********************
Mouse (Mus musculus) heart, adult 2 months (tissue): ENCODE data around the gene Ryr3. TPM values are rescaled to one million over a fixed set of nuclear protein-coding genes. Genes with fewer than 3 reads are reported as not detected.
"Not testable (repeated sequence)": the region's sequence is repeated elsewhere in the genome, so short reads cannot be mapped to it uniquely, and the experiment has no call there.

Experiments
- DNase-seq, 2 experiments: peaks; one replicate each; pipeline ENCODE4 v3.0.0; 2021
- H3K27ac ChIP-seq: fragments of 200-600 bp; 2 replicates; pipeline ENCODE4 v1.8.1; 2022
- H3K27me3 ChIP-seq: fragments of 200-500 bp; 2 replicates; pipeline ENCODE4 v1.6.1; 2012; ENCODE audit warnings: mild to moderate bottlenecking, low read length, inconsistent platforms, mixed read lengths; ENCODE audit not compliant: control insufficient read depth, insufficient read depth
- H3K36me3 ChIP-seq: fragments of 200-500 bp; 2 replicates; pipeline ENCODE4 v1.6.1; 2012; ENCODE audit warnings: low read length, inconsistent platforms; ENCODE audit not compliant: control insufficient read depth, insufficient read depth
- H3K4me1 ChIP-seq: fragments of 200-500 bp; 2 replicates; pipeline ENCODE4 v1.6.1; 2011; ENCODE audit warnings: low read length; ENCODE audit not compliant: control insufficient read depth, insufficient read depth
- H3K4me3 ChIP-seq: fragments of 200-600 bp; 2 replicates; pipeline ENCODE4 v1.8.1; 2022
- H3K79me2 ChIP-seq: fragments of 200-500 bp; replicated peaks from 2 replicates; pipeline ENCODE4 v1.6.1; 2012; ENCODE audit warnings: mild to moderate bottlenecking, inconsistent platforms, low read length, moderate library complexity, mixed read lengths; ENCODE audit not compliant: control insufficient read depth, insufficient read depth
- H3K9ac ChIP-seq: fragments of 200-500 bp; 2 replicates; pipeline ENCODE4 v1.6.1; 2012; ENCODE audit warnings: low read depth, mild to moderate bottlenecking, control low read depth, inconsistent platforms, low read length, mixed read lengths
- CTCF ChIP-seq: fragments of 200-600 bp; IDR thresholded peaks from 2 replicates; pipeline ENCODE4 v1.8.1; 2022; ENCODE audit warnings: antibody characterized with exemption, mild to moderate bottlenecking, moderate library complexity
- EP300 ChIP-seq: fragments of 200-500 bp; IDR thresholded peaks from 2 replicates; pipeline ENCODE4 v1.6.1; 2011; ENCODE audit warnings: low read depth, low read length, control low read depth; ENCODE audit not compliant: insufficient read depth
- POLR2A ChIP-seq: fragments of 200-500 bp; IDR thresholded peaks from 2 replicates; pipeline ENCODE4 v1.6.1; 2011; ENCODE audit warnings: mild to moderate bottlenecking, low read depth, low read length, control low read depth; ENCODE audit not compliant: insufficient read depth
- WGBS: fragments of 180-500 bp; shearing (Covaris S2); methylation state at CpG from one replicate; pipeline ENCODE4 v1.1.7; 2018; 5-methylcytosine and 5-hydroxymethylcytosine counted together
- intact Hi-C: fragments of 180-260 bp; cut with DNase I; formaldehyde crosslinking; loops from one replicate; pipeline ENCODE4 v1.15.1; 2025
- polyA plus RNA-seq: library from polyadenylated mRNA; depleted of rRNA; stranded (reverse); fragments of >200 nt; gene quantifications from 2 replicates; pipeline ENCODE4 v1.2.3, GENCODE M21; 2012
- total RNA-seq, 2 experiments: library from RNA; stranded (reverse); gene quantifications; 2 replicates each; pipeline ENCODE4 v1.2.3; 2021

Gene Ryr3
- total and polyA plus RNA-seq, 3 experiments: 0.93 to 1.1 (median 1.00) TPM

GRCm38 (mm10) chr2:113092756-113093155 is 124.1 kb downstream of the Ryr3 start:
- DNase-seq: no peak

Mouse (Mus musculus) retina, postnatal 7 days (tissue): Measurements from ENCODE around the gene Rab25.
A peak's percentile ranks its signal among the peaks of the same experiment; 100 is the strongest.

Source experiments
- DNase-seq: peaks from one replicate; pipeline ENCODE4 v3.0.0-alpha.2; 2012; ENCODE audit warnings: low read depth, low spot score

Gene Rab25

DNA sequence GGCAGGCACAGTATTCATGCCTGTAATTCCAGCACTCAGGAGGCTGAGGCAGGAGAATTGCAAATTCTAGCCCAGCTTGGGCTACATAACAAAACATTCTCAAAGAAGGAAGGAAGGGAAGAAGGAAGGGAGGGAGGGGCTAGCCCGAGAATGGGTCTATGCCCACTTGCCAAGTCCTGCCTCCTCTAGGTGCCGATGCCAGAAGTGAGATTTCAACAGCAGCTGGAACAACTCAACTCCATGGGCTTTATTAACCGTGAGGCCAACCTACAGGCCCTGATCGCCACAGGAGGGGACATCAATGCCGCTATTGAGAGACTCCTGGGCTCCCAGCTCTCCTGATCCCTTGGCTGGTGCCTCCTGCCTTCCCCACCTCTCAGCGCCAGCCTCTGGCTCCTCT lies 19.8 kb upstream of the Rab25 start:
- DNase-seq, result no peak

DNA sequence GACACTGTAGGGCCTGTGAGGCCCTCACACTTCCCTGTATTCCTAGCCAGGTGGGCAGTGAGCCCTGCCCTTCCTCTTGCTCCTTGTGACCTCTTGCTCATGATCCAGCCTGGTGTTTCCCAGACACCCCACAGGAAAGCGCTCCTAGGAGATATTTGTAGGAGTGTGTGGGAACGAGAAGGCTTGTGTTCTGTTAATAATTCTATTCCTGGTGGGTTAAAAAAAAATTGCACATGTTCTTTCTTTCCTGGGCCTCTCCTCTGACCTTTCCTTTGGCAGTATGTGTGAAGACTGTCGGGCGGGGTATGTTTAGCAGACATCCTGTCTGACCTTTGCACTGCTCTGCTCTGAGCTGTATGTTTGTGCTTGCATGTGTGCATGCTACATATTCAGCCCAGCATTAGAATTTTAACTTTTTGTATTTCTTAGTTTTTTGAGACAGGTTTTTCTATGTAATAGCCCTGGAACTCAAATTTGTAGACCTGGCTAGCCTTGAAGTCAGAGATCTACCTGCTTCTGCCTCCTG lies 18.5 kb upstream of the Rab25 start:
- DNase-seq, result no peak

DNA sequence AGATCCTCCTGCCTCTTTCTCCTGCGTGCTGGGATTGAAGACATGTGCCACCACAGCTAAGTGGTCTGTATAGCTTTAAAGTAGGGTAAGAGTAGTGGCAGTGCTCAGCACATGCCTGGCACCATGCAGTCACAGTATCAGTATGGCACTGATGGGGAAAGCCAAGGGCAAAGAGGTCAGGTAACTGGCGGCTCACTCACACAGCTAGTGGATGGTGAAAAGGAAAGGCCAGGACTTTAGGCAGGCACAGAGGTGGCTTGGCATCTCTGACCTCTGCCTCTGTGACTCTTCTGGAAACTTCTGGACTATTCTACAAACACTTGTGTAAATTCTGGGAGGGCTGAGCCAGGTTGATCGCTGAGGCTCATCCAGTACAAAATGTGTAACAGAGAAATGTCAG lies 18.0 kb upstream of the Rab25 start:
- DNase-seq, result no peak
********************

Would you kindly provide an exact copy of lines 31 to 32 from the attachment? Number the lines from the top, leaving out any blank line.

- DNase-seq, result no peak

DNA sequence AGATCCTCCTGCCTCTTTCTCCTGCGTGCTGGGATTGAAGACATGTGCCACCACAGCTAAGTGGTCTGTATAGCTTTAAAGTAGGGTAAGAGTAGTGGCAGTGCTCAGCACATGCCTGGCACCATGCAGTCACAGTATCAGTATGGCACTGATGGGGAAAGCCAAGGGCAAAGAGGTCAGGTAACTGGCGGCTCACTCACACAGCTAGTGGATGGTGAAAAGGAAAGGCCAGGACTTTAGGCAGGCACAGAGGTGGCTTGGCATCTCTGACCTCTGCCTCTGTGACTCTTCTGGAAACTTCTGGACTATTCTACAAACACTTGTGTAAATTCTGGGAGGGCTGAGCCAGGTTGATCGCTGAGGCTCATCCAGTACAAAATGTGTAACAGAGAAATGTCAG lies 18.0 kb upstream of the Rab25 start: